While I was checking for airfares, I checked out the various hotel loyalty programs in which the client participated and realized that he had enough points with one hotel group to qualify for a better room category. So after finalizing the flights, I got on the phone with my hotel sales rep and secured my client a suite instead of a standard king-bedded room. My client thought I was a miracle worker, and to this day remains one of my most loyal clients.

An emergency trip to London

Another time, a woman called my agency out of the blue, having found our phone number in the Yellow Pages. It seems that her husband was on a business trip in London, where he had suffered a heart attack, and she needed to get to his bedside as soon as possible. She looked for a flight on the Internet and, finding fares that were several thousand dollars, called the airlines directly, but with no better luck.

As a last-ditch effort, she contacted us to see if there was anything we could do to help her get to London. We put all hands on deck, and soon every agent in our office was doing a computer search for fares and making calls to various consolidators with whom we had relationships. (Consolidators are companies that do not sell to the public and can offer steeply discounted fares). We had worked on this for about 20 minutes when Kevin, one of my co-workers, stood up and said, “I got it!” He had found a fare with a consolidator that would allow the woman to leave the next day, without a stipulated return date, and save her almost $600 over the published fares. The trip was successful, the husband recovered and this couple became loyal clients.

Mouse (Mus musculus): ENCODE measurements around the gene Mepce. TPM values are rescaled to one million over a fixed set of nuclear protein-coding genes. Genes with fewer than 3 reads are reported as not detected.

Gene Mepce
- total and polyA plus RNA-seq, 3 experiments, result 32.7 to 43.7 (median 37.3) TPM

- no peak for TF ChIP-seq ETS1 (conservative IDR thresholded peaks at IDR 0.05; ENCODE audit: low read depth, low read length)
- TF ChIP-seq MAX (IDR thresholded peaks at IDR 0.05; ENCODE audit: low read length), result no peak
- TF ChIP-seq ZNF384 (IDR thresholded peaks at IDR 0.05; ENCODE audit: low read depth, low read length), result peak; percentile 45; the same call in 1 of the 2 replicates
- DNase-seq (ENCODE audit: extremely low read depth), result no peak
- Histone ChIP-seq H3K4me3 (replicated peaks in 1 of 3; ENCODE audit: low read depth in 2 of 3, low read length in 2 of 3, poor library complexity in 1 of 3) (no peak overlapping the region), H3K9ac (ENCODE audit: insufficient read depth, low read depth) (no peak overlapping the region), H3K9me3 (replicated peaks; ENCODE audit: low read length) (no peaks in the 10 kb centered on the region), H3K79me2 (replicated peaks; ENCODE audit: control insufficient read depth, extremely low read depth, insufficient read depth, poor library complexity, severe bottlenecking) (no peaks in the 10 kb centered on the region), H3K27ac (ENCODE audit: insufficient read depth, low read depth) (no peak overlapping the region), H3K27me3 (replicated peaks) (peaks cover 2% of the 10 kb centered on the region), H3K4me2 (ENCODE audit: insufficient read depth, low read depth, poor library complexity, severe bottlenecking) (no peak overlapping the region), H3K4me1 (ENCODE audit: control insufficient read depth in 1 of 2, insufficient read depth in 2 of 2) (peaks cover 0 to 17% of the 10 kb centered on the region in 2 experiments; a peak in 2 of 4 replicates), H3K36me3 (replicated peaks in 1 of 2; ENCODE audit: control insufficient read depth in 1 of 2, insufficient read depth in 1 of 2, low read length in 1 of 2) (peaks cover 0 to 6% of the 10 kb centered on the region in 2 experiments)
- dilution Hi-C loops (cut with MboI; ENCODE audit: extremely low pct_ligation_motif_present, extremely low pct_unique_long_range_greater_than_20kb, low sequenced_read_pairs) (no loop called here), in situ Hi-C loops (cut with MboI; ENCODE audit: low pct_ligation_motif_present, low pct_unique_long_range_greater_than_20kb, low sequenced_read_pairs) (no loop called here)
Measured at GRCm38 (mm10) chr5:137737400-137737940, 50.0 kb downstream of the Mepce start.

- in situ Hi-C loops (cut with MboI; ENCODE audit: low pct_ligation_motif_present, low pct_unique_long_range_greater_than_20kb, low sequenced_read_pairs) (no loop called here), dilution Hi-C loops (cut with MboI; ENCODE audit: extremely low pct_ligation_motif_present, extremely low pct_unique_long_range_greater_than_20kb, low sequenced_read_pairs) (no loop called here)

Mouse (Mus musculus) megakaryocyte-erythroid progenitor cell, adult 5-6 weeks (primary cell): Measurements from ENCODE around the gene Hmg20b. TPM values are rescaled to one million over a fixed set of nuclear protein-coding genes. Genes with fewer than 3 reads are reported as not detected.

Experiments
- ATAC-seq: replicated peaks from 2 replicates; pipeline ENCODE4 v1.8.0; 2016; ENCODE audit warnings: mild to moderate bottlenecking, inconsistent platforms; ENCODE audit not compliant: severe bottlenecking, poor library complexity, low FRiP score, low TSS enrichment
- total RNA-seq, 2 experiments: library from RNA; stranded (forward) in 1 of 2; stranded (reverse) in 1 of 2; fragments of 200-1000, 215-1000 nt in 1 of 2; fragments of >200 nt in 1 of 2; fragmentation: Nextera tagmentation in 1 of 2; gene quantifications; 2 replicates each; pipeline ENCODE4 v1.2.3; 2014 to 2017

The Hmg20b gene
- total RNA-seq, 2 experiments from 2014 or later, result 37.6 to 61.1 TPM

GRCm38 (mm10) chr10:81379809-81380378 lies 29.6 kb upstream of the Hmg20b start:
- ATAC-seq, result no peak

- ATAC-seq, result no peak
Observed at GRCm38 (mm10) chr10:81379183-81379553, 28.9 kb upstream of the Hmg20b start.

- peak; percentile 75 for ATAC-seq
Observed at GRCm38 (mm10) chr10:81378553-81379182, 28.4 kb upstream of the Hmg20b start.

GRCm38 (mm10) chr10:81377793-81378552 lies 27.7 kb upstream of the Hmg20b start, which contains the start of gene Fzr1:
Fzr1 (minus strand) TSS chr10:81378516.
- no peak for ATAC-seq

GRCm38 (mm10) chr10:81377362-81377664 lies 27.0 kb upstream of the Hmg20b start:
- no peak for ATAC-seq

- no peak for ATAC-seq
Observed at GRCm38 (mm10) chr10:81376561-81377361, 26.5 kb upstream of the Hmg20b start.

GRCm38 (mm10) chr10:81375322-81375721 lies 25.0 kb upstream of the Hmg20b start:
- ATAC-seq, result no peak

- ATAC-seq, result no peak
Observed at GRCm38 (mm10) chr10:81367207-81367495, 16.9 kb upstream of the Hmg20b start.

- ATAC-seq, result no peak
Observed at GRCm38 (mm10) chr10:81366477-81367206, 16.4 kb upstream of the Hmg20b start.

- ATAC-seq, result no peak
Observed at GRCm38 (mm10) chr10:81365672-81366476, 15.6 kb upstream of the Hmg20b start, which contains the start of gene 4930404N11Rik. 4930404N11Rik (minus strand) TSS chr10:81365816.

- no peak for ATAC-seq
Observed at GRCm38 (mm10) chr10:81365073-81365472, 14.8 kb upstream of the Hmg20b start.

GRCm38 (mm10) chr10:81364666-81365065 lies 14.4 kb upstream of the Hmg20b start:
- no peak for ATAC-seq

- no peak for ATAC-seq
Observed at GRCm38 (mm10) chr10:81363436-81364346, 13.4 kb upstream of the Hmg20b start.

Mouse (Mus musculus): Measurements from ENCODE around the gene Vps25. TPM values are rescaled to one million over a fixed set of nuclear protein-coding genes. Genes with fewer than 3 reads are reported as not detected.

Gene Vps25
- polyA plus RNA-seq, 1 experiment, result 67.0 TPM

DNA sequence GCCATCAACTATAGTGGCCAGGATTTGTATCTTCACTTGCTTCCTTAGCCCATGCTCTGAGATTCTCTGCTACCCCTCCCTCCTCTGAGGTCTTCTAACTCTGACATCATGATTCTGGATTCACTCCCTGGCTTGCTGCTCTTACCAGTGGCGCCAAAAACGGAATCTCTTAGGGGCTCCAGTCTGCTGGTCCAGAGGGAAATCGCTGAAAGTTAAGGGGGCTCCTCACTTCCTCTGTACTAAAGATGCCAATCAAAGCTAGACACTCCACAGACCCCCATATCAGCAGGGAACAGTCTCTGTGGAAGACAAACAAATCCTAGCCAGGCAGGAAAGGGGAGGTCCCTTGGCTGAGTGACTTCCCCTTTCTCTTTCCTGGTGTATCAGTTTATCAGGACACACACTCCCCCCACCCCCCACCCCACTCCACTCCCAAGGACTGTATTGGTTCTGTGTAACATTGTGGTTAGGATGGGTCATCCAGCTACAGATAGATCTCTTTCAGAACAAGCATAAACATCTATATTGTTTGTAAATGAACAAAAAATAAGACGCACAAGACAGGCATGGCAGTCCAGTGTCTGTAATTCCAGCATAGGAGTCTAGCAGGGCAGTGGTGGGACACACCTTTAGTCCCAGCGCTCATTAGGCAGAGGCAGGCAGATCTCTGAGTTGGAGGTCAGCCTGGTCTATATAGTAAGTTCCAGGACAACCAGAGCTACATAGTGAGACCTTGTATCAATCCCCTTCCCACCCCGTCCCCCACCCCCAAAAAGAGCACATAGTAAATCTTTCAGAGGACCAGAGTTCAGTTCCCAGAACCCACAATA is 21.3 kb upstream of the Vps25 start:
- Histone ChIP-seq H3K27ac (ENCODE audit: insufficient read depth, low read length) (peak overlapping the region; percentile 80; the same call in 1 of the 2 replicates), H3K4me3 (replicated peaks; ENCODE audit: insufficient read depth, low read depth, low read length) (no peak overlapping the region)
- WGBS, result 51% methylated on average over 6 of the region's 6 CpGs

Lessons learned

The point of the first story is that if you tell us exactly what you want, we will do everything in our power to get it for you. We’ll never know if Maryam mentioned that she wanted to upgrade, but I can tell you that I would have done everything I could to make sure she got a suite and a first-class seat — if she’d asked for it. However, based on what Widzer has said, I doubt that an upgrade in air or hotel would have been available during the holiday season in Hawaii — there are far too many people who are willing to pay for upgrades at that time of year. But I would have given it a try — again, only if Maryam had told me!